# Problem with translating "Kozyklus Eigenschaft" to English

I'm struggling with the translation of the book written by Bernd Aulbach about ordinary differential equations. There is one notion that I can't find reference for even on the German webpages about ODEs.

Bernd Aulbach wrote: Gegeben sei eine offene Teilmenge $$D$$ des $$\mathbb R^{1+N}$$, eine stetige und bezüglich $$x$$ Lipschitz-stetige Funktion $$f \colon D \to \mathbb R^N$$ und die somit definierte Differenzialgleichung $$\dot x = f(t,x)$$. Die für alle $$(t, \tau, \xi)$$ aus der Menge $$\Omega$$ definierte Funktion $$\lambda(t, \tau, \xi) = \lambda_{\max}(t, \tau, \xi)$$ nennen wir dann die allgemeine Lösung der Differenzialgleichung. $$\Omega : \{(t, \tau, \xi) \in \mathbb > R^{1+1+N} : (\tau, \xi) \in D, t \in I_{\max}(\tau, \xi)\}$$ Sei $$(\tau, \xi)$$ ein beliebiger Punkt aus $$D$$. Dann gelten für jedes $$\sigma \in I_{\max}(\tau, \xi)$$ die Beziehungen (...) und $$\lambda(t, > \sigma, \lambda(\sigma, \tau, \xi)) = \lambda(t, \tau, \xi)$$ für alle $$t \in I_{\max}(\tau, \xi)$$, die Identität nennen wir die Kozyklus-Eigenschaft der allgemeinen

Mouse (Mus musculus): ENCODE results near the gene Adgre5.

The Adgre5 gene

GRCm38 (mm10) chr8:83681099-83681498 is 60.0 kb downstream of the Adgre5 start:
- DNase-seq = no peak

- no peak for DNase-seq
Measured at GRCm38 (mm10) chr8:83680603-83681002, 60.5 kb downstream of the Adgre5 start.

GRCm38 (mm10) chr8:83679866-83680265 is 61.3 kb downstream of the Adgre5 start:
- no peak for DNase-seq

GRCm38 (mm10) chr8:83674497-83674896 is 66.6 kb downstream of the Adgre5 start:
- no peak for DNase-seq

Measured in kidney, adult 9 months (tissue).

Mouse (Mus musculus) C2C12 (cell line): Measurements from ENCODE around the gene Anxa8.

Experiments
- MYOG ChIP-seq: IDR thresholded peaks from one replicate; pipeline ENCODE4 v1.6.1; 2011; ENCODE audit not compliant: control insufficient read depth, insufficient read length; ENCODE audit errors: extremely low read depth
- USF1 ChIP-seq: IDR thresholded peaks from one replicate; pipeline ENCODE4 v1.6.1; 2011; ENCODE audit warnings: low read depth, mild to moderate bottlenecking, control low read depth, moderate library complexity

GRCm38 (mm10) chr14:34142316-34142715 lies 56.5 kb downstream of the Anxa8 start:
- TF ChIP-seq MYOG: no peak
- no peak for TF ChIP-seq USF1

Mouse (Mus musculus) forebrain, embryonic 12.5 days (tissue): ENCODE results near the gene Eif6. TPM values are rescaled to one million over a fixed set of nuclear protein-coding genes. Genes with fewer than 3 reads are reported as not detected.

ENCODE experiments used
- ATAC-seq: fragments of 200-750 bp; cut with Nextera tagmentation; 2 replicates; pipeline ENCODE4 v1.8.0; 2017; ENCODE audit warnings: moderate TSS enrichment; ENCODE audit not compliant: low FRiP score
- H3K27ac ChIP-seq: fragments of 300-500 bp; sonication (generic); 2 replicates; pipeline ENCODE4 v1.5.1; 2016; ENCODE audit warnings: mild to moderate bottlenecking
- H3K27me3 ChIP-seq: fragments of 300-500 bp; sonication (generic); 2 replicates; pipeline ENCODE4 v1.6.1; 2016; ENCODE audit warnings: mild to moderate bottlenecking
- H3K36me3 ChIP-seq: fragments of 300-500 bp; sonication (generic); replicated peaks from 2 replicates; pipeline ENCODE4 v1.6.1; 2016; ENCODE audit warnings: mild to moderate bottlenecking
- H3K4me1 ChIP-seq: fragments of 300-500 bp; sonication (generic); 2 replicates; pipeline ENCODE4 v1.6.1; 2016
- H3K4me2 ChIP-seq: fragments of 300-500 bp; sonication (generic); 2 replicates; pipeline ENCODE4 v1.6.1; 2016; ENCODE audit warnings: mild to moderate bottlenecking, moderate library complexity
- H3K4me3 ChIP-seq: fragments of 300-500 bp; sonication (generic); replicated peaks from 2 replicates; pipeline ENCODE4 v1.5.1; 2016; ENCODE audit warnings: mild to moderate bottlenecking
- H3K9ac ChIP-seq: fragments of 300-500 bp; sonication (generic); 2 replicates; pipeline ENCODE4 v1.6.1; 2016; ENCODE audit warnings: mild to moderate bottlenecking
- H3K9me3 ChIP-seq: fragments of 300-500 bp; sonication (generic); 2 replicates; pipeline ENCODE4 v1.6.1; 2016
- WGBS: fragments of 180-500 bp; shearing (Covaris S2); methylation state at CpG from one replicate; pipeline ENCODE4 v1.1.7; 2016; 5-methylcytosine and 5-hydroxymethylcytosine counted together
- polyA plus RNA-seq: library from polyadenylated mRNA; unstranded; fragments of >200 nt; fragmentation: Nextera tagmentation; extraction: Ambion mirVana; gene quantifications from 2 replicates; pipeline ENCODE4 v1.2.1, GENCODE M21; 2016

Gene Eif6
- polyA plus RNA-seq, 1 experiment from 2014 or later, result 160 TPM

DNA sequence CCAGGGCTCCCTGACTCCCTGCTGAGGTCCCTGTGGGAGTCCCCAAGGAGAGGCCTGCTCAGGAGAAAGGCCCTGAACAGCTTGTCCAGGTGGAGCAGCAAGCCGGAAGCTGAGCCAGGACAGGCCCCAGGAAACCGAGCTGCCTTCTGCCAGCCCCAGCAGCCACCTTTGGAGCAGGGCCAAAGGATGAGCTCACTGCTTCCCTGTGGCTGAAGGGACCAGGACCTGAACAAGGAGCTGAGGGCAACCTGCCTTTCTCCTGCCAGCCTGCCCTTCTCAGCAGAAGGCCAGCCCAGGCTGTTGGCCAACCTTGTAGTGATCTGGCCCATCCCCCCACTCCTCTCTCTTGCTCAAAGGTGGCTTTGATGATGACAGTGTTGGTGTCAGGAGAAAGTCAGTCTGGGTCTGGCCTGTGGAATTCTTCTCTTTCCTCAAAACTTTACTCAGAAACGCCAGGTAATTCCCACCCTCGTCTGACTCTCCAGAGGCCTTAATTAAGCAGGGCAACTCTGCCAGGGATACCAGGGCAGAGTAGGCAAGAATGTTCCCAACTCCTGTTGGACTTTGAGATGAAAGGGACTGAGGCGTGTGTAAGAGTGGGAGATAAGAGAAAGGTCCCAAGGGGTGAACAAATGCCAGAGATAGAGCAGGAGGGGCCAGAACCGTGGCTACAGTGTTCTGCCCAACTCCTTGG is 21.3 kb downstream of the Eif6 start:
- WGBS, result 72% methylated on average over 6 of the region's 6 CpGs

Here is my (quite accurate, I hope) translation of the second part (which is more important):

Let $$(\tau, \xi)$$ be any point lying in $$D$$. The following equalities are true for all $$\sigma \in I_{\max}(\tau, \xi)$$: (...) and $$\lambda(t, \sigma, \lambda(\sigma, \tau, \xi)) = \lambda(t, \tau, \xi)$$ for all $$t \in I_{\max}(\tau, \xi)$$, this identity is called the cocycle property of general solution.

I can't understand what the "cocycle property" actually is and how to translate it to English.

Internet search shows that $λ(t,τ,ξ)$ is (not so) commonly called the "flow" (Fluss) of the dynamical system.
As some kind of propagator (bijective map) from the fiber over $τ$ to the fiber over $t$, it has a transitivity property in that going first from $τ$ to $σ$ and then from $σ$ to $t$ does not change the result, i.e., $$λ(t,σ,λ(σ,τ,ξ))=λ(t,τ,ξ)$$ Using $λ_{t←τ}(ξ)=λ(t,τ,ξ)$, this composition also reads as $$λ_{t←σ}\circ λ_{σ←τ}= λ_{t←τ}\quad \text{ or }\quad λ_{t←σ}\circ λ_{σ←τ}\circ λ_{τ←t}=id$$ which means that over the cycle $(τ,σ,t)$ (or any larger cycle) the composition of the maps corresponding to the edges of the cycle is closed (in the multiplicative sense).
For autonomous systems, $λ(t,τ,ξ)=ϕ(t-τ,ξ)=ϕ_{t-τ}(ξ)$ only depends on the difference $t-τ$. In this last notation, one is then justified to call $$ϕ_s\circ\phi_t=ϕ_{s+t}$$ the "semi-group property".